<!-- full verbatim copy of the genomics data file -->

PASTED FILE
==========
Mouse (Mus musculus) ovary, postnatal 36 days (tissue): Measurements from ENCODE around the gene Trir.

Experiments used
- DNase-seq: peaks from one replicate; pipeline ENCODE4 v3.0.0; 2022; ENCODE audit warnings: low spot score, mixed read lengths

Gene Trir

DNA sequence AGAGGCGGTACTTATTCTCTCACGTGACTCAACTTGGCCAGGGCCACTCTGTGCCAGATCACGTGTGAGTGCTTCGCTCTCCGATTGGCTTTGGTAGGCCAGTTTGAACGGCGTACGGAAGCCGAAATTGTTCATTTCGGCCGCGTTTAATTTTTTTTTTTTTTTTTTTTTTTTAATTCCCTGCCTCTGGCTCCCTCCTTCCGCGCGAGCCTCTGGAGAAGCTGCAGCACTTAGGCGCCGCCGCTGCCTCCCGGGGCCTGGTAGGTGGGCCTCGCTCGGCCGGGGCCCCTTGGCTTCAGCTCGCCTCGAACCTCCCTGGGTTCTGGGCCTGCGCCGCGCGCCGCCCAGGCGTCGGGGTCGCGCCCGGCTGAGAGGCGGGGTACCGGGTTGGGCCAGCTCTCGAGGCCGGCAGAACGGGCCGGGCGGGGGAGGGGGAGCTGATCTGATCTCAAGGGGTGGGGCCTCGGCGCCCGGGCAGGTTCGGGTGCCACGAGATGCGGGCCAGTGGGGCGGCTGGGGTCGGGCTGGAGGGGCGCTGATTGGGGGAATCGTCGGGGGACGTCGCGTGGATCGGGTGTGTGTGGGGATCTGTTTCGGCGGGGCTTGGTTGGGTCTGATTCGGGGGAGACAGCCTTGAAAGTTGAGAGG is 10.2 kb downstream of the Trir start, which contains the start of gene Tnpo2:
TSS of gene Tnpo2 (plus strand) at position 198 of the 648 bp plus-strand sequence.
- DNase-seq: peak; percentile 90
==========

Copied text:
Mouse (Mus musculus) ovary, postnatal 36 days (tissue): Measurements from ENCODE around the gene Trir.

Experiments used
- DNase-seq: peaks from one replicate; pipeline ENCODE4 v3.0.0; 2022; ENCODE audit warnings: low spot score, mixed read lengths

Gene Trir

DNA sequence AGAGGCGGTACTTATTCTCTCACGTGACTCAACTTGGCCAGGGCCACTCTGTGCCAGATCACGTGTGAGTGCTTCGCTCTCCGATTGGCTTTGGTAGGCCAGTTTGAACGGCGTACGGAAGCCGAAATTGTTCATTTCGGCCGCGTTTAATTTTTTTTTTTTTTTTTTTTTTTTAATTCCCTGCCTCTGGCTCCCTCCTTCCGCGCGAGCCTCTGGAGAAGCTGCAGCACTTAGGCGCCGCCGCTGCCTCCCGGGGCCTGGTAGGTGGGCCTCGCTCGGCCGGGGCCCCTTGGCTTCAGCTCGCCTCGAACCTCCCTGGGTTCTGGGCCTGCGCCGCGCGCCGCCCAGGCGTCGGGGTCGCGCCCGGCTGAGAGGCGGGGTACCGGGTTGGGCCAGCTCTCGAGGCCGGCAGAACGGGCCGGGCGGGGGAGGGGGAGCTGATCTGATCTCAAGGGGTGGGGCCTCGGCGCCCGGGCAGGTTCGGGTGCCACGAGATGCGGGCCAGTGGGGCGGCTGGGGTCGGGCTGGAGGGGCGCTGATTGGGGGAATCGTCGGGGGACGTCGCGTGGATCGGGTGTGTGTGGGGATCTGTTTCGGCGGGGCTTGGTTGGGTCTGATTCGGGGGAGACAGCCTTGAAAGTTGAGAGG is 10.2 kb downstream of the Trir start, which contains the start of gene Tnpo2:
TSS of gene Tnpo2 (plus strand) at position 198 of the 648 bp plus-strand sequence.
- DNase-seq: peak; percentile 90